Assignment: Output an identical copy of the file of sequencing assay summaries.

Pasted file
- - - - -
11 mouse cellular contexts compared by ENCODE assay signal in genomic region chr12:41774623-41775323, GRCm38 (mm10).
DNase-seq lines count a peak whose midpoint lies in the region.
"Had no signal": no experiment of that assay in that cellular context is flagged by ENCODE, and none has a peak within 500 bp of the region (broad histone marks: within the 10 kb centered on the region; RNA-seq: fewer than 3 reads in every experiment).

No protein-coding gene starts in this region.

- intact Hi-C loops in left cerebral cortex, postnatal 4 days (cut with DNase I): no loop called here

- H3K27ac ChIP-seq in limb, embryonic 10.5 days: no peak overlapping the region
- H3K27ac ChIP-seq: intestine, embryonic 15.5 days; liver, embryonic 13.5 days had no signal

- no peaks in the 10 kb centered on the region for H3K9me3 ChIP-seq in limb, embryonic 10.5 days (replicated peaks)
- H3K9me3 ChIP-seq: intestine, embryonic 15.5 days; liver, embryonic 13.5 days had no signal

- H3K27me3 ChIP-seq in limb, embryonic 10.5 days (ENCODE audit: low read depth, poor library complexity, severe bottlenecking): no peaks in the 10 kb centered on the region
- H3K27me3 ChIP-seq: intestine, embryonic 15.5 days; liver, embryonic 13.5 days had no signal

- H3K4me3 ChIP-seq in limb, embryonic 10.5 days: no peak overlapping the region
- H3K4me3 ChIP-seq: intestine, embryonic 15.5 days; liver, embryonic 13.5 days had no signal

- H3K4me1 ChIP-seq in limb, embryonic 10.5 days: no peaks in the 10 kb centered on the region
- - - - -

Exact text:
11 mouse cellular contexts compared by ENCODE assay signal in genomic region chr12:41774623-41775323, GRCm38 (mm10).
DNase-seq lines count a peak whose midpoint lies in the region.
"Had no signal": no experiment of that assay in that cellular context is flagged by ENCODE, and none has a peak within 500 bp of the region (broad histone marks: within the 10 kb centered on the region; RNA-seq: fewer than 3 reads in every experiment).

No protein-coding gene starts in this region.

- intact Hi-C loops in left cerebral cortex, postnatal 4 days (cut with DNase I): no loop called here

- H3K27ac ChIP-seq in limb, embryonic 10.5 days: no peak overlapping the region
- H3K27ac ChIP-seq: intestine, embryonic 15.5 days; liver, embryonic 13.5 days had no signal

- no peaks in the 10 kb centered on the region for H3K9me3 ChIP-seq in limb, embryonic 10.5 days (replicated peaks)
- H3K9me3 ChIP-seq: intestine, embryonic 15.5 days; liver, embryonic 13.5 days had no signal

- H3K27me3 ChIP-seq in limb, embryonic 10.5 days (ENCODE audit: low read depth, poor library complexity, severe bottlenecking): no peaks in the 10 kb centered on the region
- H3K27me3 ChIP-seq: intestine, embryonic 15.5 days; liver, embryonic 13.5 days had no signal

- H3K4me3 ChIP-seq in limb, embryonic 10.5 days: no peak overlapping the region
- H3K4me3 ChIP-seq: intestine, embryonic 15.5 days; liver, embryonic 13.5 days had no signal

- H3K4me1 ChIP-seq in limb, embryonic 10.5 days: no peaks in the 10 kb centered on the region